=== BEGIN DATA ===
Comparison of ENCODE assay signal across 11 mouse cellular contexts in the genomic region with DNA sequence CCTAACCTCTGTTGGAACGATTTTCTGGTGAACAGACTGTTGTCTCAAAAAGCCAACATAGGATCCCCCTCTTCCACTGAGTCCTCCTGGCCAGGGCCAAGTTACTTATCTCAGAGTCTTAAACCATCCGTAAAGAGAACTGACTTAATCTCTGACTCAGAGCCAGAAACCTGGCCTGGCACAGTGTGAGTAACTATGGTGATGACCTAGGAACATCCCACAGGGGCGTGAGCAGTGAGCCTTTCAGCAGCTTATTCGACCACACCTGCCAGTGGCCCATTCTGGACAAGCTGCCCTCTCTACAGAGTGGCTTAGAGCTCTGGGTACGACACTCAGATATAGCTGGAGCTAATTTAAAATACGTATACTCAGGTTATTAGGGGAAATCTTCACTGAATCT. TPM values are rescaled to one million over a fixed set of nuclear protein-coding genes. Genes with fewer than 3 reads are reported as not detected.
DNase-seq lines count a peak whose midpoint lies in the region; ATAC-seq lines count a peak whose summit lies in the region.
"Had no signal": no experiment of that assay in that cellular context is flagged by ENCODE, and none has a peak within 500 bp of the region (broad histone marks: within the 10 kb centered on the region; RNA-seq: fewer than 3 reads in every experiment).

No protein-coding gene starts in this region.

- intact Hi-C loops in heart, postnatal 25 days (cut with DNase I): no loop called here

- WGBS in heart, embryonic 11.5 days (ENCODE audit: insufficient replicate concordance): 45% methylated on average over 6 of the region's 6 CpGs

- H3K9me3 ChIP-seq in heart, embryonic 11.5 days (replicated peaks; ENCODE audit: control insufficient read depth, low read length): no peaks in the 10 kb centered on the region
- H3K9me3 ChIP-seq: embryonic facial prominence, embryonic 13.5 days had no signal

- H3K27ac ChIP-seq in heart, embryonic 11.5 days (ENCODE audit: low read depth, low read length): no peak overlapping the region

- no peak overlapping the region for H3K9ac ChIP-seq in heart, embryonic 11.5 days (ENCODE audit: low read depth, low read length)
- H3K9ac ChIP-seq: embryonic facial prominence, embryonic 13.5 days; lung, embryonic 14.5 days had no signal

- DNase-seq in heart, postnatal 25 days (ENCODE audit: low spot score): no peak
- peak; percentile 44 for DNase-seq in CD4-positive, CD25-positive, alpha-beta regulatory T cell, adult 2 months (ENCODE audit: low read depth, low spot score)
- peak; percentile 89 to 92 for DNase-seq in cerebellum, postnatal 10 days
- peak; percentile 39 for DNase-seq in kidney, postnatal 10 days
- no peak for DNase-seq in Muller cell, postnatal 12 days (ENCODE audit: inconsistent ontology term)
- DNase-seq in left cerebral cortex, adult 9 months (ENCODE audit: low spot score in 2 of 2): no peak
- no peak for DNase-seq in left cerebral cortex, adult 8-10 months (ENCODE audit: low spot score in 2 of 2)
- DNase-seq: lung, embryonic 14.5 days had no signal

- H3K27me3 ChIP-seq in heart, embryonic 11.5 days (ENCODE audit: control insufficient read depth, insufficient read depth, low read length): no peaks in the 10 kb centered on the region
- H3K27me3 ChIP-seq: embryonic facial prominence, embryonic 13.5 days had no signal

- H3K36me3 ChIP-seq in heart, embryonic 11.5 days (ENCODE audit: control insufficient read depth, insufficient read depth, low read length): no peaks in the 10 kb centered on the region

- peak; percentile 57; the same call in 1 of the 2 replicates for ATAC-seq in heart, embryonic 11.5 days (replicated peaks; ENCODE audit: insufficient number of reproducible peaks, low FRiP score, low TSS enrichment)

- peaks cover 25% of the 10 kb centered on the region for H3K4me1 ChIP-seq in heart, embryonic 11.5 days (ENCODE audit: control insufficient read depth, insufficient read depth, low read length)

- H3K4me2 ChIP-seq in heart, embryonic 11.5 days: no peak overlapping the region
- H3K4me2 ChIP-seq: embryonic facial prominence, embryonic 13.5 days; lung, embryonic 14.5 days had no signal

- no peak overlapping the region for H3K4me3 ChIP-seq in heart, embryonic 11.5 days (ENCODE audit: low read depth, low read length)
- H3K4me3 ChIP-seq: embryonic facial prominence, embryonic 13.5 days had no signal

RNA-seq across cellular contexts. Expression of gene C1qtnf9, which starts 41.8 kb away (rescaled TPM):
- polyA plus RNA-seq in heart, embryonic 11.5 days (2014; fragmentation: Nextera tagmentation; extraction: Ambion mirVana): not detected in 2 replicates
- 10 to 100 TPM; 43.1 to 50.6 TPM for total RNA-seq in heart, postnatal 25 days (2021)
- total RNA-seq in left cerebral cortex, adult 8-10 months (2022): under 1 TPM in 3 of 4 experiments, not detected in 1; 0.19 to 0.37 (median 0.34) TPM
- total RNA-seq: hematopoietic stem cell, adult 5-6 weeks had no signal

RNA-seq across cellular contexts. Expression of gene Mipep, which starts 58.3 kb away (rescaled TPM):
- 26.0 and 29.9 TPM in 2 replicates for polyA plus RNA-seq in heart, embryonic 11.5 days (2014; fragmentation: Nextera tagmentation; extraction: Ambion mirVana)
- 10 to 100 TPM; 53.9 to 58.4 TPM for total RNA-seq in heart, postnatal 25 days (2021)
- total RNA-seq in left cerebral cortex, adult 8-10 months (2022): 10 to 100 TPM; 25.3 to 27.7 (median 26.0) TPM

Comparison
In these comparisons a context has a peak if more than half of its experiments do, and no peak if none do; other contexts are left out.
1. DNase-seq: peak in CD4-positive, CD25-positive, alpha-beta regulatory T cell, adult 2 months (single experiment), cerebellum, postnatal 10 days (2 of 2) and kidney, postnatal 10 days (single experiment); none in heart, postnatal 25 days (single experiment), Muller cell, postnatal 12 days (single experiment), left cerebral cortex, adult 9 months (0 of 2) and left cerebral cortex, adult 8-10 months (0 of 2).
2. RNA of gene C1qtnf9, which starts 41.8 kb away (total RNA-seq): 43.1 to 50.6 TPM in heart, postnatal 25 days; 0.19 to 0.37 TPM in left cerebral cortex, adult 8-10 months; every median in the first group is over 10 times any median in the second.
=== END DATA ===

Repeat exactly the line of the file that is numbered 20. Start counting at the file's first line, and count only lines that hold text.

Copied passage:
- H3K27me3 ChIP-seq in heart, embryonic 11.5 days (ENCODE audit: control insufficient read depth, insufficient read depth, low read length): no peaks in the 10 kb centered on the region